Albanian government approves 10% flat tax


Advocates of the move say it will attract investors, reduce tax evasion and encourage the legalisation of the "grey economy".

By Jonilda Koci for Southeast European Times in Tirana – 04/06/07


Albanian Prime Minister Sali Berisha has been a staunch supporter of implementing the flat tax. [Getty Images]

In a move aimed at creating a friendlier investment climate and making the economy more competitive, the Albanian government approved a fiscal package last week that includes implementing a 10% flat tax -- the lowest level in Southeast Europe. Corporate taxes will also be slashed to 10%.

"The fiscal revolution, including the regulatory reform, will be faster then forecasted -- increasing GDP and exports," Prime Minister Sali Berisha said after the laws were approved on Wednesday (May 30th).

Advocates of the move say it will bring many benefits. In addition to attracting Foreign Direct Investment, they say, it will encourage the legalisation of the shadow economy and simplify tax collection. Economic activity increases, and so does honest reporting of income, while tax evasion drops.

In countries that have implemented a flat tax, the results show steady or increased tax revenue within the first year, according to Adriatic Institute for Public Policy President Natasha Srdoc-Samy.

Critics, however, say the changes will mainly benefit businesses and the affluent, have little impact on most Albanians, and punish the poor. With the abolition of a progressive tax system, they say, low-income earners will see their taxes go up, while a tiny number of high-income earners will enjoy a windfall.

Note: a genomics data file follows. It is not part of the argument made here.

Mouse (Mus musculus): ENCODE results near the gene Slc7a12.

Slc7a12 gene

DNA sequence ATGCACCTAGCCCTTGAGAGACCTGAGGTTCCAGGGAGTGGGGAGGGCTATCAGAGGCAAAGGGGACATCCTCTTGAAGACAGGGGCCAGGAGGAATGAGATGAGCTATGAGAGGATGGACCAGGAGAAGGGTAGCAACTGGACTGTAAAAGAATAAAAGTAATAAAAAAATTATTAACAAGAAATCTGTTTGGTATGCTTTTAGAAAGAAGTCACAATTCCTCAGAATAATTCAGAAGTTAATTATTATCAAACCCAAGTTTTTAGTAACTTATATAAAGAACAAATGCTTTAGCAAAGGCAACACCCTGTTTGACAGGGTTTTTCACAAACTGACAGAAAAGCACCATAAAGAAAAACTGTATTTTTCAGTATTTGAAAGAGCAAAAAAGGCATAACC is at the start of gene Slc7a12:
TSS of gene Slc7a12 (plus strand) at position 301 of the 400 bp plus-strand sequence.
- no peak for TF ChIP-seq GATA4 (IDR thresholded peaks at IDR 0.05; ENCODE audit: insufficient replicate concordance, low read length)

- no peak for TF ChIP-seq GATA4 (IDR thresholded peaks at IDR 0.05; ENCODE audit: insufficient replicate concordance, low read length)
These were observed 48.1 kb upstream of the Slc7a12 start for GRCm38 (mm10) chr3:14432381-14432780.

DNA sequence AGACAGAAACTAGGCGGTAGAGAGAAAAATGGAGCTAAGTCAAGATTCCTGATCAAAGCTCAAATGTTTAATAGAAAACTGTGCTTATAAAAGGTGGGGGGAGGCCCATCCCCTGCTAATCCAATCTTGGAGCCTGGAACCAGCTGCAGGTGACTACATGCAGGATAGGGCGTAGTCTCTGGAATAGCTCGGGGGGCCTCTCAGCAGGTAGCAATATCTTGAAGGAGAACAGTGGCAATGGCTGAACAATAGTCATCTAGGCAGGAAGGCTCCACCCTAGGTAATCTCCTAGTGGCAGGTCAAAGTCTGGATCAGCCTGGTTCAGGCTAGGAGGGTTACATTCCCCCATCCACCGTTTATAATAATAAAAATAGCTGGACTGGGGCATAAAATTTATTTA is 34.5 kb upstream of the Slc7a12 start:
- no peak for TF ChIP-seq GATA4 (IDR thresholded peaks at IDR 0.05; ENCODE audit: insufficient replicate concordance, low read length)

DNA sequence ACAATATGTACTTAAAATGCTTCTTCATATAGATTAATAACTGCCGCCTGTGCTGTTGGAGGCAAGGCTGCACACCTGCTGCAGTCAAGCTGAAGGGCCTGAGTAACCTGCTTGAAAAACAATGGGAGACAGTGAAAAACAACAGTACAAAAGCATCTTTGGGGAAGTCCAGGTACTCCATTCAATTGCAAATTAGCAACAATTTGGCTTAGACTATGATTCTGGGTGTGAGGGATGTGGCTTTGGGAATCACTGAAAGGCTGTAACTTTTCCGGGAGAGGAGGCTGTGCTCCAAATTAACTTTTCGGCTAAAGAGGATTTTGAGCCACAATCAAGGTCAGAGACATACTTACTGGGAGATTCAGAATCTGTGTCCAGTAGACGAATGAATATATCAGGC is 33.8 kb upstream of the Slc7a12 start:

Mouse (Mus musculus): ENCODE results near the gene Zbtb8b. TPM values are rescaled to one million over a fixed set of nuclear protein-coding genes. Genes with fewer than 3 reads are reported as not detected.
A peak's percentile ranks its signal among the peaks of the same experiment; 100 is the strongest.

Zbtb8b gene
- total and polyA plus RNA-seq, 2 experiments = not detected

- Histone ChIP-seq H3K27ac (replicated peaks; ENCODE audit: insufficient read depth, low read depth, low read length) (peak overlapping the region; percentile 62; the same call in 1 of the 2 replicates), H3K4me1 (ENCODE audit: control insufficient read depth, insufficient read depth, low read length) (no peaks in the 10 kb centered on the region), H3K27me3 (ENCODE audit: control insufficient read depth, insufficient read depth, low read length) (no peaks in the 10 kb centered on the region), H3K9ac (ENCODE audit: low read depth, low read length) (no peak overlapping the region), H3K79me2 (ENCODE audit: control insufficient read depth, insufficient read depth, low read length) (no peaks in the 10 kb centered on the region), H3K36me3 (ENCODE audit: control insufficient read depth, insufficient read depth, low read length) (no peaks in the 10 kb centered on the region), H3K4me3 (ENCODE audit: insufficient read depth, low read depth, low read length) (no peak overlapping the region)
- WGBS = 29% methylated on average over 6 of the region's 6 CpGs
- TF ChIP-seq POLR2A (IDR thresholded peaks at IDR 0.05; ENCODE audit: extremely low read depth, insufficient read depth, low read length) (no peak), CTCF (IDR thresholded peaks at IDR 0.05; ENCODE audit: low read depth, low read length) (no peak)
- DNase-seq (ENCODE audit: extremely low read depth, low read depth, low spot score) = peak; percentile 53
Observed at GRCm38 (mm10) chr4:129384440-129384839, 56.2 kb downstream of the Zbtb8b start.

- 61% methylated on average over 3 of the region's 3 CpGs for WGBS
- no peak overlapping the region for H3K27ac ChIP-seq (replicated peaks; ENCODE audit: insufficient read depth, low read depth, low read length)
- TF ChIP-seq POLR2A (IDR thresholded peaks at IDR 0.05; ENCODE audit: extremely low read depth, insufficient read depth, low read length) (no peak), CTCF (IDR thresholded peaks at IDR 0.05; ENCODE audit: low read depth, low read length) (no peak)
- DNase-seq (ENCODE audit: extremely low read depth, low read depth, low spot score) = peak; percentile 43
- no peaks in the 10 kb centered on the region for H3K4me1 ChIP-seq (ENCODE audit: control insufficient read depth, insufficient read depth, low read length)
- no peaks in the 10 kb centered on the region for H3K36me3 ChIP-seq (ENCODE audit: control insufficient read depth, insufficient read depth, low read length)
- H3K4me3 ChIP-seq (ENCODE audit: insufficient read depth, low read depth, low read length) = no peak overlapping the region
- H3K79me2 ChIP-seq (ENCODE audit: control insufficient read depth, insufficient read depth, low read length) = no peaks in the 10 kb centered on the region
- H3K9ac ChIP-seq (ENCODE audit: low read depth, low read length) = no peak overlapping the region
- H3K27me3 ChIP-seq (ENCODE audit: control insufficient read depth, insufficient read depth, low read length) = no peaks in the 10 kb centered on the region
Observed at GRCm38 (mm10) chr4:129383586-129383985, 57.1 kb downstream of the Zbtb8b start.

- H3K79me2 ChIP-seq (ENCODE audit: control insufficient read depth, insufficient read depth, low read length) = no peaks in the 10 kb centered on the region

Meanwhile, cutting the corporate tax in half will drain the state’s budget, as the income from this tax currently makes up about 8% of total revenue, critics argue.

Related Articles


As part of the fiscal package, the government also approved a law that bans cash transactions of more than 2,228 euros for businesses. Approved cash transactions will be limited to 10% of a company's total transactions during the taxable period; or 10% of the total turnover of the business.

The laws are a "fundamental condition in the fight against informality and for the further consolidation of the banking system", Berisha said, adding that the initiative "will contribute to the fight against money laundering".

The government hopes to implement the legislation by July 1st, with the exception of the corporate tax reduction, which will be implemented January 1st, 2008.

The Democratic Party-led government has already instituted various tax reductions during the past two years. The most important of these was the reduction of social security contributions from businesses, from 29% to 20%, and a lowering of taxes on small businesses.

This content was commissioned for
  • Email to a friend
  • icon Print Version
  • Share/Save/Bookmark

We welcome your comments on SETimes's articles.

It is our hope that you will use this forum to interact with other readers across Southeast Europe. In order to keep this experience interesting, we ask you to follow the rules outlined in the comments policy. By submitting comments, you are consenting to these rules. While encourages discussion on all subjects, including sensitive ones, the comments posted are solely the views of those submitting them. does not necessarily endorse or agree with the ideas, views, or opinions voiced in these comments. welcomes constructive discussion but discourages the use of copy-pasted materials, unaccompanied links and one-line slogans. This is a moderated forum. Comments deemed abusive, offensive, or those containing profanity may not be published.

SETimes's Comments Policy

Focus on Ukraine


Region, Turkey optimistic about new EU leadersRegion, Turkey optimistic about new EU leaders

Regional officials say the recent personnel changes in the EU will have a positive impact on their countries' relationship with Brussels.

SETimes logo

Most Popular



Should Greece change how it handles illegal immigrants?

I don't know